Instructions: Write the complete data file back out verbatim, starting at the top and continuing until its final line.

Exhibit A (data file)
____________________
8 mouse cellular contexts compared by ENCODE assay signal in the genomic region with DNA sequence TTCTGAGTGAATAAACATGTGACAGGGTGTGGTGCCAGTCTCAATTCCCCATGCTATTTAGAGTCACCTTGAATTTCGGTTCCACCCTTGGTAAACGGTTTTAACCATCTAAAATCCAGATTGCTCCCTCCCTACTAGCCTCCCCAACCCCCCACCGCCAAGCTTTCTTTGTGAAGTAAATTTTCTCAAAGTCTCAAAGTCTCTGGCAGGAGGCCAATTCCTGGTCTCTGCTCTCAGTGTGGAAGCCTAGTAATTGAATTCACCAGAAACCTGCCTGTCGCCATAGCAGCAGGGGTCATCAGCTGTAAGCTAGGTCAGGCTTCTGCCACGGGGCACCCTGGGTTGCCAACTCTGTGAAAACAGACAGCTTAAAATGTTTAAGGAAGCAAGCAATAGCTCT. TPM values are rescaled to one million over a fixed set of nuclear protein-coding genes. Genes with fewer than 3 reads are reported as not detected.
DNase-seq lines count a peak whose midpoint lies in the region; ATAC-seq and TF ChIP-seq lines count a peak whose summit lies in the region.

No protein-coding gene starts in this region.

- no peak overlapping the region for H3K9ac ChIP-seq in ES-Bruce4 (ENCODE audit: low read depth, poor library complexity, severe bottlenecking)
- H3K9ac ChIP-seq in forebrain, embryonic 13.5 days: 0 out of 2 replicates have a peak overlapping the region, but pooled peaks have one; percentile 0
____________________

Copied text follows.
8 mouse cellular contexts compared by ENCODE assay signal in the genomic region with DNA sequence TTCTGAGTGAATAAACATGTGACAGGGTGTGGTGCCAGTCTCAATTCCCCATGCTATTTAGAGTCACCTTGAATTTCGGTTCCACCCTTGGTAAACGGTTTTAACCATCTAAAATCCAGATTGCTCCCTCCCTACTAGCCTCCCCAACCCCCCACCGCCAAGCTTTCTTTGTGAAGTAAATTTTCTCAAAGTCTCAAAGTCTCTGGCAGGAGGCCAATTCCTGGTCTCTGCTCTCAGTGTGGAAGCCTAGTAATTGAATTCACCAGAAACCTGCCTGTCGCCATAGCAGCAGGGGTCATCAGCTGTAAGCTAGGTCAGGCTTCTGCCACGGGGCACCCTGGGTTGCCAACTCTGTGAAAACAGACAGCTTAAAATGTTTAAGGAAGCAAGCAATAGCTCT. TPM values are rescaled to one million over a fixed set of nuclear protein-coding genes. Genes with fewer than 3 reads are reported as not detected.
DNase-seq lines count a peak whose midpoint lies in the region; ATAC-seq and TF ChIP-seq lines count a peak whose summit lies in the region.

No protein-coding gene starts in this region.

- no peak overlapping the region for H3K9ac ChIP-seq in ES-Bruce4 (ENCODE audit: low read depth, poor library complexity, severe bottlenecking)
- H3K9ac ChIP-seq in forebrain, embryonic 13.5 days: 0 out of 2 replicates have a peak overlapping the region, but pooled peaks have one; percentile 0